Mr. Chetwynd


Mr. Strachey

Yes. My information is that we are recalling, unless there is some very special reason for exempting them, all majors of that type for Anti-Aircraft batteries. That is a case no doubt inconvenient for Major Smallwood—where the interests of the Service demands the recall of a man who is 42. I do not think that is so very old, after all, and he can give us good service. It is true that he has been called back to a mixed battery, and he did not serve in a mixed battery before, but I should have thought that would have been an attraction rather than the reverse. The case of the militia man which my hon. Friend mentioned must have been an error because a militia man is not liable.

Now we come to the point about transfer. I have endeavoured to explain to the House that it is difficult for us to give a transfer of date. We have either to call the man up on the date we mention or exempt him altogether. Perhaps we are going rather far in our warning note in actually telling the Z reservist how he should make application; but it is not for a transfer, it is for exemption. That is what we put in the statement at the end of the letter. We give him a tip, as it were, to make his application for exemption. We have given that in a large number of cases. It is mainly because of the non-interchangeability of the reservist himself that makes it difficult to give him a transfer.

This question came up in the House a day or two ago when the hon. Member for Brighton, Pavilion (Mr. Teeling) raised it. He asked about a man who, at first sight, had good cause for transfer. But the man was a quantity surveyor who was being called up for a specialist job in a Royal Engineer formation. He could not simply be transferred to the artillery or the infantry or any other category. In a large number of cases, either because of the unit's fixed date, or because of non-interchangeability, or because of a combination of both, it is difficult to give these transfers. On the other hand, we have not set our face altogether against them. In fact, we have made 700 transfers so far. The record offices have been able to give transfers, but I should be holding out false hopes if I said that in the majority of cases we could give transfers.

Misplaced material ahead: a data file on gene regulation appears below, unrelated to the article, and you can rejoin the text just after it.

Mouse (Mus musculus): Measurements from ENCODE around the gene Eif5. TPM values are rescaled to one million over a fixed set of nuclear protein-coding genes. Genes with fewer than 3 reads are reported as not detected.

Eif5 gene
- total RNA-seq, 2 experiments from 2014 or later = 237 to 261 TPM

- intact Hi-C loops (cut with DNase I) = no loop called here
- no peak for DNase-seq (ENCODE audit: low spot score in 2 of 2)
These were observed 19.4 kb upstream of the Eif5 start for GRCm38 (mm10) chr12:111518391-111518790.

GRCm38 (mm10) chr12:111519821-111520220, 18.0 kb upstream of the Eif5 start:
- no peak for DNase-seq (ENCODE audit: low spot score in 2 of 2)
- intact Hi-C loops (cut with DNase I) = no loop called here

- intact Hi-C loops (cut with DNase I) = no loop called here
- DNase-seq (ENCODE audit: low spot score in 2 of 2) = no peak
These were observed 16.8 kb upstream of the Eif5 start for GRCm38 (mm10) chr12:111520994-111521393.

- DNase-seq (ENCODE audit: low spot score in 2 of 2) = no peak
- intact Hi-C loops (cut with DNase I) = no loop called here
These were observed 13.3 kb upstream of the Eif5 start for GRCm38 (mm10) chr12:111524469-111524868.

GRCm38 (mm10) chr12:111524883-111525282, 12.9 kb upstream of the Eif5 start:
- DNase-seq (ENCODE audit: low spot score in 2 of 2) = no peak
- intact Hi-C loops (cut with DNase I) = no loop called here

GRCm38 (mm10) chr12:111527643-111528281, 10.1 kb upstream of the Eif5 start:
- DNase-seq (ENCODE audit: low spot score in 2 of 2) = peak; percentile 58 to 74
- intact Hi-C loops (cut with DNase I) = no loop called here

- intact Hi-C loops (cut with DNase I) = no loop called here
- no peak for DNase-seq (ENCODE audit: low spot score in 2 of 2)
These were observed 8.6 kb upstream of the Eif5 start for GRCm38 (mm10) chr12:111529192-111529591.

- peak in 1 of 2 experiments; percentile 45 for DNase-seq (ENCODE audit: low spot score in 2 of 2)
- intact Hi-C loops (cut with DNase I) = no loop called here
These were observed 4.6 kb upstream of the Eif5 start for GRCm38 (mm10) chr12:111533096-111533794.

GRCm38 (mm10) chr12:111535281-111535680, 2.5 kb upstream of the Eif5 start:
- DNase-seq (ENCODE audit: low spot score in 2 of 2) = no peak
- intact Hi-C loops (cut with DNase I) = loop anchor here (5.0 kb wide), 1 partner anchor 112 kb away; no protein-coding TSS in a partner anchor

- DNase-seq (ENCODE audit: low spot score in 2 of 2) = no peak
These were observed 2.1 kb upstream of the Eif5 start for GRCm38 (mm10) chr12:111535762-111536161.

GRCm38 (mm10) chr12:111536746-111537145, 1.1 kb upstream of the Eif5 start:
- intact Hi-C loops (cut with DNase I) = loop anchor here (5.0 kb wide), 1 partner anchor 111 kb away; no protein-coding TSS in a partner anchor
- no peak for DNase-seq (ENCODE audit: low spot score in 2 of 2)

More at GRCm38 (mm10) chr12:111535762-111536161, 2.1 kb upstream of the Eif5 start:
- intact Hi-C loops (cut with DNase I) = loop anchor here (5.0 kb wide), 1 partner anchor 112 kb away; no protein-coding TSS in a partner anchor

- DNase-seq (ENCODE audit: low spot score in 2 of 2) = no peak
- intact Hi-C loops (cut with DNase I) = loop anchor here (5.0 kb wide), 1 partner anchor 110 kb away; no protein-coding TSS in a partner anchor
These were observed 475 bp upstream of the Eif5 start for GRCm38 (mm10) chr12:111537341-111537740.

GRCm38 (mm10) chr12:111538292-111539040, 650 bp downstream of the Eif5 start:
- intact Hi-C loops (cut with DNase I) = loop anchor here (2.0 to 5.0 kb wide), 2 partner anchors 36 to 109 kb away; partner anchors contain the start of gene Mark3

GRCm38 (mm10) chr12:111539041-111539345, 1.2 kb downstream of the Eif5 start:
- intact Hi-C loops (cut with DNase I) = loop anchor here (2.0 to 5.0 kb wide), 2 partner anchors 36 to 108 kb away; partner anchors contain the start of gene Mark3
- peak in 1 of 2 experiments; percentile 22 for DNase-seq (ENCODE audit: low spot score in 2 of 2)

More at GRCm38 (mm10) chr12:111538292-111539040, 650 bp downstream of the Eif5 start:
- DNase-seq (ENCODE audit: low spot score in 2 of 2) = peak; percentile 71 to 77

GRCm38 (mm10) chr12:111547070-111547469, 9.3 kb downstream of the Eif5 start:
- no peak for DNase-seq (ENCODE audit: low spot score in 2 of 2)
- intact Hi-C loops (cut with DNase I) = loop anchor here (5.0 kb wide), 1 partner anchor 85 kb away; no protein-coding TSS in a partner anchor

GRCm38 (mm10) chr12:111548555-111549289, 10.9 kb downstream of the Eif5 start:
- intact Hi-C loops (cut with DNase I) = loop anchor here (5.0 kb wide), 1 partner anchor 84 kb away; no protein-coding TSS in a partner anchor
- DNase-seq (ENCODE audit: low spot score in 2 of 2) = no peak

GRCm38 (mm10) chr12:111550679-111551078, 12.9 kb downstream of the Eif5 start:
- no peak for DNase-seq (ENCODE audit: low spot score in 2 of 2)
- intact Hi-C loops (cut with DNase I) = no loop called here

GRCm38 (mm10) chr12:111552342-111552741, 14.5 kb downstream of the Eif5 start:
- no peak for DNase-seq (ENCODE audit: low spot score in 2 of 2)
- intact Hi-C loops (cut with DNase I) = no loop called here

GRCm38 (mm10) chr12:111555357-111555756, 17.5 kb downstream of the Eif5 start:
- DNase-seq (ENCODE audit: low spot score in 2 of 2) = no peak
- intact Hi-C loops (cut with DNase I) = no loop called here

My hon. Friend mentioned two other cases. In the case of Bramley he has a very strong case. I have looked into it and if no transfer can be effected, an exemption will be given. In the other case where my hon. Friend said that the man had been called to the D.C.L.I., I do not think it is a very great hardship if he does his service with that formation, which is part of the light infantry group, rather than with the D.L.I., which he would prefer. I cannot give the House particulars tonight of the men over 40, but I will get the information if the House would like to have it. The general figures, however, are of interest. So far, we have had just over 9,000 applications for exemption, and when that figure reaches 10,000, as no doubt it will, they will represent 5 per cent. of the total called up. We have dealt with 8,000, and 1,000 to 1,200 are pending. We have granted 4,000 and refused 4,000.

We have, therefore, granted half of those on which we have come to a decision. I do not think that the impression hon. Gentlemen have got can be sustained. They get chiefly the details of the cases we refuse, but we have granted 50 per cent. of the cases put up to us, and we are going on, of course, with the 1,200 pending cases. Therefore, I do not think it can be said that the War Office is being hard-hearted or inflexible. We are, of course, inflicting hardship by the call-up. We said that in the beginning, but I think it is a degree of hardship, and in giving us these 15 days these reservists will be performing a great national service, and I am sure the House will join with me in asking them to do so.

The Question having been proposed after Ten o'clock, and the debate having continued for half an hour, Mr. Deputy-Speaker adjourned the House without Question put, pursuant to the Standing Order.

Adjourned at Seven Minutes past Eleven o'Clock.